Manager Kenny Shiels is eager to avoid making bold proclamations as he prepares Northern Ireland women’s team for their first major tournament after seeing men’s counterpart Ian Baraclough recently come unstuck.
Northern Ireland, ranked 47th in the world, have been drawn in Group A for the Women’s European Championship, alongside formidable opposition in Norway, Austria and hosts England.
Baraclough was left red-faced earlier this summer after publicly targeting four wins from as many Nations League games and subsequently drawing twice with Cyprus and losing to Greece and Kosovo.
Shiels has declared his side “massive underdogs” going into the Euro 2022 but stopped short of revealing what he would deem a success.
“The girls know the language that we speak in the dressing rooms about what we want to do and how we are going to do it,” he said.
“I would relate this to Ian Baraclough, who was asked the question about the Nations League games and he expected to win all of the games.
“He didn’t say it like that, he wasn’t arrogant by any stretch. He said, which is logical, that he didn’t see any reason why the team couldn’t win all four matches and that sent out a message of motivation to his players.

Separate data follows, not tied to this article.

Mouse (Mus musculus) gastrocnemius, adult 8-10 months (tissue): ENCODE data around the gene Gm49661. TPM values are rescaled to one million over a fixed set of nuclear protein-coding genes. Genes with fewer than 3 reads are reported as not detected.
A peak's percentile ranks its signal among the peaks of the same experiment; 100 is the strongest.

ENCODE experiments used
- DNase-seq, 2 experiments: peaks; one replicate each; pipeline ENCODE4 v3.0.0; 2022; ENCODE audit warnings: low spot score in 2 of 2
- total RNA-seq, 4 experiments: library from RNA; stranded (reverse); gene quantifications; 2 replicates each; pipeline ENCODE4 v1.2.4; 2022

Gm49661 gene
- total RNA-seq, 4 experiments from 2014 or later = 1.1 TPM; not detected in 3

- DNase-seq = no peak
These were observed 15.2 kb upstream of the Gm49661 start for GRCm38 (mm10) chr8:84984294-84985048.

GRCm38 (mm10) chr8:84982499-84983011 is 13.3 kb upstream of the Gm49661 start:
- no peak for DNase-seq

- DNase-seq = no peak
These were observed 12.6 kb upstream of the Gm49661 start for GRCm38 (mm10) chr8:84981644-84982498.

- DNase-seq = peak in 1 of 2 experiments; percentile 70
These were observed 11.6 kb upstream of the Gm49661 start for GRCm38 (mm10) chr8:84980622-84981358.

“Some people took arrogance from that, but I think he was totally right to say it.
“I’m not going to say that we should win all three matches in the group.
“I can’t predict that we are going to beat any of these teams – I can’t predict that, that’s not possible.”
Northern Ireland play all three of their group games at St Mary’s.
They began on Thursday against Norway before meeting Austria four days later and finishing by taking on England on July 15.
Shiels’ team, who qualified by defeating Ukraine in the play-offs, are comfortably the lowest-ranked team in the competition as the only side placed outside the top 30.
They have gone five games without a win following last week’s 4-1 friendly loss to Belgium.
The 66-year-old Shiels wants his players to perform with freedom and keep things in perspective.
He said: “Are we ever going to be as good as those upper echelons of Europe? It’s a big ask.
“But we’re going to try and get there with more participation, with a lot of work going on underneath.
“It hasn’t been a bad period for us. We’ve just been beaten by a team (Belgium) that were miles better than us in terms of where they’re at.
“I think there’s a lot of freedom with our girls under how we’ve worked with them and it’s up to myself and my staff to make sure they’re not worried about losing a football match when they maybe have a relative who’s dying of cancer.
“We try to de-stress them and we talk about how unimportant football is in terms of people’s lives.
“We try to let them know and understand that they should feel proud to represent their country at this level.”
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